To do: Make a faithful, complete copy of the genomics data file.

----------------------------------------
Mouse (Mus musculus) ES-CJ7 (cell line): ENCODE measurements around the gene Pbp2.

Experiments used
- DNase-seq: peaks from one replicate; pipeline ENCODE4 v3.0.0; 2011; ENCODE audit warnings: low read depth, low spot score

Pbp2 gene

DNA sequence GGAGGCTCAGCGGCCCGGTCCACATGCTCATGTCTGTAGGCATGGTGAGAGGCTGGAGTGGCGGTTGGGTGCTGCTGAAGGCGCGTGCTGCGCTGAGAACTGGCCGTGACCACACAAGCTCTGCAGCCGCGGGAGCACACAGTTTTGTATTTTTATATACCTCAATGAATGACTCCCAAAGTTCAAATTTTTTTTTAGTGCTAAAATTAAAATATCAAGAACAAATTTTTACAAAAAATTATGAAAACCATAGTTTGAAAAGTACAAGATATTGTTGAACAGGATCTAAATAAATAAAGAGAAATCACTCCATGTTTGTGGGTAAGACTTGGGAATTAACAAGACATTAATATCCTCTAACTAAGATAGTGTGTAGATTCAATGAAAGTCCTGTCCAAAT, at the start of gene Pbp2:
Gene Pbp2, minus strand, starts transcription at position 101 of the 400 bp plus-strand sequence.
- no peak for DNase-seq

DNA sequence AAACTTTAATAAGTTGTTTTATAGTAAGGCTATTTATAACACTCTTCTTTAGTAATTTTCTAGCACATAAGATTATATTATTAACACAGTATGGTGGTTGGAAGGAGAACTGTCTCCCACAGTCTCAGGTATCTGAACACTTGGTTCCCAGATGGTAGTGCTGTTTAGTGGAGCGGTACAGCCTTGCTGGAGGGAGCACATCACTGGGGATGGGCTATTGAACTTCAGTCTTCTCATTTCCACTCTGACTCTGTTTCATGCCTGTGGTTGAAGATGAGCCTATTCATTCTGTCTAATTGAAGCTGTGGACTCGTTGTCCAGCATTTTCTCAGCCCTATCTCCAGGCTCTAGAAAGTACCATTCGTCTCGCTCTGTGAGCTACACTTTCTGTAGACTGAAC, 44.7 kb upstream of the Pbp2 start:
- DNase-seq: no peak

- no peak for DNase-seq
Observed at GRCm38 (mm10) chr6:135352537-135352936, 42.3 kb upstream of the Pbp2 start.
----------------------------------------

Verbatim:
Mouse (Mus musculus) ES-CJ7 (cell line): ENCODE measurements around the gene Pbp2.

Experiments used
- DNase-seq: peaks from one replicate; pipeline ENCODE4 v3.0.0; 2011; ENCODE audit warnings: low read depth, low spot score

Pbp2 gene

DNA sequence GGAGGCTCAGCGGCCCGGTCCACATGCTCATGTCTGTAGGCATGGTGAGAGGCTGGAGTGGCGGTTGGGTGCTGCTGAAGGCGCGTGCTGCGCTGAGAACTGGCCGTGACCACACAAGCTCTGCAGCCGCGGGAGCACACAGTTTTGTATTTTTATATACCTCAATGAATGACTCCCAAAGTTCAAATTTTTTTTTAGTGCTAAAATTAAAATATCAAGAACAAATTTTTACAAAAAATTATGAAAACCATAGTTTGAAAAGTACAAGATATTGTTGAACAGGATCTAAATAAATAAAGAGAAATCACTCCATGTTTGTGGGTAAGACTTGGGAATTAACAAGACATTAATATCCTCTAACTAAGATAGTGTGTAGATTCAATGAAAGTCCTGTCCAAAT, at the start of gene Pbp2:
Gene Pbp2, minus strand, starts transcription at position 101 of the 400 bp plus-strand sequence.
- no peak for DNase-seq

DNA sequence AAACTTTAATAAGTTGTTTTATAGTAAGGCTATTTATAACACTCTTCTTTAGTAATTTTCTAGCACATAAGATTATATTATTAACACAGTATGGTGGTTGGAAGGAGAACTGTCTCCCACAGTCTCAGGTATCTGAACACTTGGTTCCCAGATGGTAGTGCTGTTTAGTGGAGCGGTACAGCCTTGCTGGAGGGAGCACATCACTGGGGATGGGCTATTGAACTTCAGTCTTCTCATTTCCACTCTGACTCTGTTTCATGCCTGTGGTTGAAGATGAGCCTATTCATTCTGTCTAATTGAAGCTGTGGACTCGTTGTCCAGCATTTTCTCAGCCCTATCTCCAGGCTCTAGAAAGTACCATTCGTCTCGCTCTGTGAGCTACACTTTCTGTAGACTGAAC, 44.7 kb upstream of the Pbp2 start:
- DNase-seq: no peak

- no peak for DNase-seq
Observed at GRCm38 (mm10) chr6:135352537-135352936, 42.3 kb upstream of the Pbp2 start.